Uhl steps up as leader for Hawks
BEACON FALLS — Dave Uhl is a firm believer that his chinstrap-style facial hair makes him a better basketball player.
“Without a doubt,” Woodland’s senior point guard says. “It’s all about look good, feel good, play good. I’m a big believer in that. I hope [it’s intimidating].”
Those perfectly trimmed whiskers might be the only imposing part of Uhl’s 5-foot-10 frame, but the real fearsome part of his game is just how hard he plays.
Uhl doesn’t take off minutes. He doesn’t take off possessions. He’s the team’s leading scorer but he’s also the team’s leading defender. Most importantly, Woodland head coach Tom Hunt says, Uhl is simply the leader.
“He’s relished the role of being a senior leader,” Hunt says of the tri-captain. “He’s one of those guys who likes to lead by example. His work ethic has made it so the other guys have to work just as hard as him.”
Hunt pointed out before the season that Uhl dove for loose balls in practice and scrimmages. That set the tone for a season in which Woodland has surpassed its primary goal of winning eight games to make the Class S state tournament. The Hawks have 10 wins and could be a mid-seed in the Naugatuck Valley League tourney.
Woodland’s surprise of a season is mirrored by Uhl’s vast improvement. He’s gone from a panicky point guard who preferred passing to a confident offensive facilitator who knocks down as many big shots as anyone.
“Last year I wasn’t really confident with the ball,” Uhl says. “I didn’t want to step up and I tried to pass it to other people. I feel a lot more comfortable handling the ball and taking more shots this year. Being a senior, you’re the guy everyone’s looking for to step up.”
Uhl’s only been in public school for high school after his mother, Kathy, homeschooled him and his two older brothers, Bob and Jon. He was excited to get the chance to attend Woodland mostly for one reason.
“Sports was definitely a big part of it,” says Uhl, a National Honor Society member. “You can’t play sports competitively really in any other league than in high school and I wanted to be part of that.”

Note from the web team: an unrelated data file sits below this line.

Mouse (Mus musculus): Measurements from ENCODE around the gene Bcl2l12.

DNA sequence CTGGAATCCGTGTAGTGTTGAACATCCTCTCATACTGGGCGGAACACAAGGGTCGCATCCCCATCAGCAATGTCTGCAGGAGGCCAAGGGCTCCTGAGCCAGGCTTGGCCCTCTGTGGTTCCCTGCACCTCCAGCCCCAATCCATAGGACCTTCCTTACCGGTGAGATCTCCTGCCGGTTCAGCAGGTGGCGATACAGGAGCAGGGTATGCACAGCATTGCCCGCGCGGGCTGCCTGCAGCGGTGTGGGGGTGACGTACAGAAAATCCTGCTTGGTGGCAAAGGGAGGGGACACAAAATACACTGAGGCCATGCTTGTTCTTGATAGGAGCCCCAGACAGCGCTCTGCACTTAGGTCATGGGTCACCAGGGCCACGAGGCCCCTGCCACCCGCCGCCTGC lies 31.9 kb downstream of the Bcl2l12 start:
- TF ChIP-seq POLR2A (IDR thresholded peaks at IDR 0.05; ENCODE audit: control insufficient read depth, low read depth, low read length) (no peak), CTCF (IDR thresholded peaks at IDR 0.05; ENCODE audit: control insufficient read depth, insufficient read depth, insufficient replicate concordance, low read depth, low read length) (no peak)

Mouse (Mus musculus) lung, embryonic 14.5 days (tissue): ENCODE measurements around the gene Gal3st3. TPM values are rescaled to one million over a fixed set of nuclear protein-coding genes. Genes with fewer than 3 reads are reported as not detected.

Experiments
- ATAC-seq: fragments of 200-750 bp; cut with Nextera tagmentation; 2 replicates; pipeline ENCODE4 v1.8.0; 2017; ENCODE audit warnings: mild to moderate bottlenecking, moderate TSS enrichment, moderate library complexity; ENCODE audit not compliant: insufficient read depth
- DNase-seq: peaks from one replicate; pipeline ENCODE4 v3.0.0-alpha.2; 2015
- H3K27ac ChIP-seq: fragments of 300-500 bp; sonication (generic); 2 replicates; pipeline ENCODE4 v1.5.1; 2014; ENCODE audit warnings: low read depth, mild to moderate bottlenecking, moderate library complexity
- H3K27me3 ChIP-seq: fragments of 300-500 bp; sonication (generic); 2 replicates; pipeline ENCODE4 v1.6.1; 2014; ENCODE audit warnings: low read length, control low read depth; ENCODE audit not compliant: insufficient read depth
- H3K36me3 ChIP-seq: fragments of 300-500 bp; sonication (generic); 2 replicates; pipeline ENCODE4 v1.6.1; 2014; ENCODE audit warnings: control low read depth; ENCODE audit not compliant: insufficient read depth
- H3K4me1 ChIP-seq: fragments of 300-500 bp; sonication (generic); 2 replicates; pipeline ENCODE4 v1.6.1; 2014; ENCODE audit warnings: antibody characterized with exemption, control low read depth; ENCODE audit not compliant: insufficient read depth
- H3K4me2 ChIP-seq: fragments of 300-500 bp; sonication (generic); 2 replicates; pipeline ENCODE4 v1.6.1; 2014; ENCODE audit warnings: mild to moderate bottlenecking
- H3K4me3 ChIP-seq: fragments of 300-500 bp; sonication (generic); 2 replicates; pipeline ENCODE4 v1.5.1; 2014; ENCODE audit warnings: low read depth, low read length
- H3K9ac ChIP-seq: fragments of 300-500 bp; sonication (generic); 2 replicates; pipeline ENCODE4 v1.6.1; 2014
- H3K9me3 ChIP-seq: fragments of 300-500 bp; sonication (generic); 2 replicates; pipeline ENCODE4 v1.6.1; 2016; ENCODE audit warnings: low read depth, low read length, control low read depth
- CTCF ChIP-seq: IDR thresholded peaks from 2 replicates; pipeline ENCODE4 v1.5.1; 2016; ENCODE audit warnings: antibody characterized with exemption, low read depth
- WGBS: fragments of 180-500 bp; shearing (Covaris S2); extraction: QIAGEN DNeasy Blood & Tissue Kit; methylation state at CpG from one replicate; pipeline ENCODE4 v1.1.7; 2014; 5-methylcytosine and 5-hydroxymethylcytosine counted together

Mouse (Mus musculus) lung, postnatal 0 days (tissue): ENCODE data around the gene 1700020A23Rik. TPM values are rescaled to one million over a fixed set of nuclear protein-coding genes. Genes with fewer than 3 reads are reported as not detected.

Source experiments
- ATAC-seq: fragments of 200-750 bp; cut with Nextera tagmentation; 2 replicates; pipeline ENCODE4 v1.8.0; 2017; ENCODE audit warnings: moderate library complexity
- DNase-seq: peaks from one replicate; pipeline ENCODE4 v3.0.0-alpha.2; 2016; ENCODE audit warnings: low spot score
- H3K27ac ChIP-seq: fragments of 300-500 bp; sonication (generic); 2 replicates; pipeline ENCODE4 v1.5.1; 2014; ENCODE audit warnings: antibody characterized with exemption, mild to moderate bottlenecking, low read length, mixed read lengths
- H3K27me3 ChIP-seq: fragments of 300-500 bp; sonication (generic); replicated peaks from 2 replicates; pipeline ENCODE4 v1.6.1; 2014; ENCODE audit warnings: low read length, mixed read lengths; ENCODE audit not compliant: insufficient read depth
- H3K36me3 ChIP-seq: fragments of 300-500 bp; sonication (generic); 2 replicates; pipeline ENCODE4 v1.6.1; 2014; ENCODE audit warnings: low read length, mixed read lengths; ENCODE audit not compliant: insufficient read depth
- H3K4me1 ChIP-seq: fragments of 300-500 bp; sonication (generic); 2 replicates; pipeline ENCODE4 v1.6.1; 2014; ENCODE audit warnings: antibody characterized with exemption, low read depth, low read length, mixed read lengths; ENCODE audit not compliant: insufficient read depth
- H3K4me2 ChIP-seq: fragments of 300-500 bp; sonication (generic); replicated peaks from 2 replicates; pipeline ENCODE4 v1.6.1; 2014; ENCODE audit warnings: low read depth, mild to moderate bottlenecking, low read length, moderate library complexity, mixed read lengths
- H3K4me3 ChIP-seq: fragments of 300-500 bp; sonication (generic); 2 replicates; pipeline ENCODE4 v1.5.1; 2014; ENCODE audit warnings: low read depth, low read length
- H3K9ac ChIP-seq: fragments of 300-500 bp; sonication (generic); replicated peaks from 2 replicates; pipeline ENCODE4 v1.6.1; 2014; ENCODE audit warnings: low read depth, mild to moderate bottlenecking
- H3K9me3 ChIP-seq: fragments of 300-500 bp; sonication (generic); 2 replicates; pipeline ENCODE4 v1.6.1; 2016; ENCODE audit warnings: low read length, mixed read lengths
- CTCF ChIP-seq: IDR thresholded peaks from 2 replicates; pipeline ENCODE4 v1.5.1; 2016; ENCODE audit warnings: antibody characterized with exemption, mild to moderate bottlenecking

Uhl started last year and saw court time his sophomore year but was never a prominent part of the offense. That experience, though, is part of what Hunt thinks has set Uhl apart this season.
“I think the confidence comes with the amount of time he’s played,” Hunt says. “He has so much experience under his belt and he’s really been able to slow down the game to a pace that would really benefit him.”
Uhl averages 16.9 points per game, good for 11th-best in the NVL. He’s taken over a lot of the scoring load from Tanner Kingsley, on whom opposing defenses have focused this season after he was the league’s third-leading scorer a year ago.
The departure of Ryan Angeloszek and Billy Alfiere to graduation left Kingsley as the only proven scoring threat on the Hawks. So Uhl went to work and changed his game to become a scorer.
“We knew Dave would have to step into the role as not only being point guard but also being a scorer,” Hunt says. “Over the summer he really put in the effort working on his shot. It’s really paid dividends.”
His slick shot is reliable from anywhere on the floor, whether it’s a fast-break layup or a pull-up 3-pointer. Uhl’s two free throws in the final seconds Jan. 25 at Wilby helped Woodland secure a 79-76 win over the previously unbeaten No. 2 team in the state just days after the sudden death of George Pinho, a popular coach with whom many players were close.
“That was the most unbelievable thing I’ve been part of,” Uhl says. “I don’t even know what was even going through my head on those free throws. GP was definitely with us for that one.”
But while the outside focus on Uhl’s rise might be on his increased scoring, Hunt looks at the senior’s defensive effort as perhaps his biggest contribution.
“David’s elevated his scoring but his intensity on defense has translated into a lot of buckets on the other end,” Hunt says. “People sleep on the fact that he plays 32 minutes a game and nobody plays harder than him. His aggressiveness leads the team.”
After that win over Wilby, Woodland lost three of four to essentially fall out of the running for its first-ever NVL Brass Division title. But with two regular-season games remaining before the postseason, Uhl says he thinks his team still has its best basketball ahead of it.
“After the Wilby game I think we got caught looking ahead because we got a little too cocky or something,” Uhl says. “We hit a slump after that game — we lost to Watertown and St. Paul and almost lost to Derby. I think we’re going to come back harder.”